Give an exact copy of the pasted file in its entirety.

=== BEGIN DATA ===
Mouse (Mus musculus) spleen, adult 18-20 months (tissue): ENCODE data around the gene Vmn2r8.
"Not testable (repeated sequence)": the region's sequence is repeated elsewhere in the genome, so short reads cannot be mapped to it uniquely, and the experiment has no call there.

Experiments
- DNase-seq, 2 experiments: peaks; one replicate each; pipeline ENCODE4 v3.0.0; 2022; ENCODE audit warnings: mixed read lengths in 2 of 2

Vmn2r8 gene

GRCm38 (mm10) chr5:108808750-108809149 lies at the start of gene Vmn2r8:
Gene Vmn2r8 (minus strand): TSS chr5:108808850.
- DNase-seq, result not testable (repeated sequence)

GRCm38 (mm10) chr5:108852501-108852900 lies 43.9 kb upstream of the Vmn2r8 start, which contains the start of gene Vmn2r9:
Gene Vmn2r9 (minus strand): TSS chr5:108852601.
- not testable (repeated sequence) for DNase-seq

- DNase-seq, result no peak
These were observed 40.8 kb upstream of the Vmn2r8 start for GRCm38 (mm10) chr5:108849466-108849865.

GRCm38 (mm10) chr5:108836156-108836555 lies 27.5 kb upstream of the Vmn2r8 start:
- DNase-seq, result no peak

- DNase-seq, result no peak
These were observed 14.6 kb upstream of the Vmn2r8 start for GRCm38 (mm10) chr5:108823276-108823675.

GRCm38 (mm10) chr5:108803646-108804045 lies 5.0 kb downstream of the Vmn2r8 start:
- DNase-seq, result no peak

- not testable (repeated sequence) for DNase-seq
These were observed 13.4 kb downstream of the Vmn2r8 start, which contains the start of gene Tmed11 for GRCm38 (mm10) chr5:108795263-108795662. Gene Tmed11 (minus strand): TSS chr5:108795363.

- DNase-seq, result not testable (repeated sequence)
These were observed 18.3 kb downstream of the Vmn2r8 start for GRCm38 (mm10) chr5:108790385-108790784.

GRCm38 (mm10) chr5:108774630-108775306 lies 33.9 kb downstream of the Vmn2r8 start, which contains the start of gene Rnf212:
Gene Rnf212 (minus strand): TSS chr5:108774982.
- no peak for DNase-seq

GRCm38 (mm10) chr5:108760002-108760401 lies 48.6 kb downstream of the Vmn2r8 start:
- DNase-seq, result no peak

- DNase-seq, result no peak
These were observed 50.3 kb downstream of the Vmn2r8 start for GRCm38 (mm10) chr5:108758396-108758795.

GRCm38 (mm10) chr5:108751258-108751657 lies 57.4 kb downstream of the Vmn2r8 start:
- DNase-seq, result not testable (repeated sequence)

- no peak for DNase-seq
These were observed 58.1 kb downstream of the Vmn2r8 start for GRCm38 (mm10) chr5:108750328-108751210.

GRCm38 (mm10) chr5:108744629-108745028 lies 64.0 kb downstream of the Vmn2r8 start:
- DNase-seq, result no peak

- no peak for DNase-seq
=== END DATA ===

Mouse (Mus musculus) spleen, adult 18-20 months (tissue): ENCODE data around the gene Vmn2r8.
"Not testable (repeated sequence)": the region's sequence is repeated elsewhere in the genome, so short reads cannot be mapped to it uniquely, and the experiment has no call there.

Experiments
- DNase-seq, 2 experiments: peaks; one replicate each; pipeline ENCODE4 v3.0.0; 2022; ENCODE audit warnings: mixed read lengths in 2 of 2

Vmn2r8 gene

GRCm38 (mm10) chr5:108808750-108809149 lies at the start of gene Vmn2r8:
Gene Vmn2r8 (minus strand): TSS chr5:108808850.
- DNase-seq, result not testable (repeated sequence)

GRCm38 (mm10) chr5:108852501-108852900 lies 43.9 kb upstream of the Vmn2r8 start, which contains the start of gene Vmn2r9:
Gene Vmn2r9 (minus strand): TSS chr5:108852601.
- not testable (repeated sequence) for DNase-seq

- DNase-seq, result no peak
These were observed 40.8 kb upstream of the Vmn2r8 start for GRCm38 (mm10) chr5:108849466-108849865.

GRCm38 (mm10) chr5:108836156-108836555 lies 27.5 kb upstream of the Vmn2r8 start:
- DNase-seq, result no peak

- DNase-seq, result no peak
These were observed 14.6 kb upstream of the Vmn2r8 start for GRCm38 (mm10) chr5:108823276-108823675.

GRCm38 (mm10) chr5:108803646-108804045 lies 5.0 kb downstream of the Vmn2r8 start:
- DNase-seq, result no peak

- not testable (repeated sequence) for DNase-seq
These were observed 13.4 kb downstream of the Vmn2r8 start, which contains the start of gene Tmed11 for GRCm38 (mm10) chr5:108795263-108795662. Gene Tmed11 (minus strand): TSS chr5:108795363.

- DNase-seq, result not testable (repeated sequence)
These were observed 18.3 kb downstream of the Vmn2r8 start for GRCm38 (mm10) chr5:108790385-108790784.

GRCm38 (mm10) chr5:108774630-108775306 lies 33.9 kb downstream of the Vmn2r8 start, which contains the start of gene Rnf212:
Gene Rnf212 (minus strand): TSS chr5:108774982.
- no peak for DNase-seq

GRCm38 (mm10) chr5:108760002-108760401 lies 48.6 kb downstream of the Vmn2r8 start:
- DNase-seq, result no peak

- DNase-seq, result no peak
These were observed 50.3 kb downstream of the Vmn2r8 start for GRCm38 (mm10) chr5:108758396-108758795.

GRCm38 (mm10) chr5:108751258-108751657 lies 57.4 kb downstream of the Vmn2r8 start:
- DNase-seq, result not testable (repeated sequence)

- no peak for DNase-seq
These were observed 58.1 kb downstream of the Vmn2r8 start for GRCm38 (mm10) chr5:108750328-108751210.

GRCm38 (mm10) chr5:108744629-108745028 lies 64.0 kb downstream of the Vmn2r8 start:
- DNase-seq, result no peak

- no peak for DNase-seq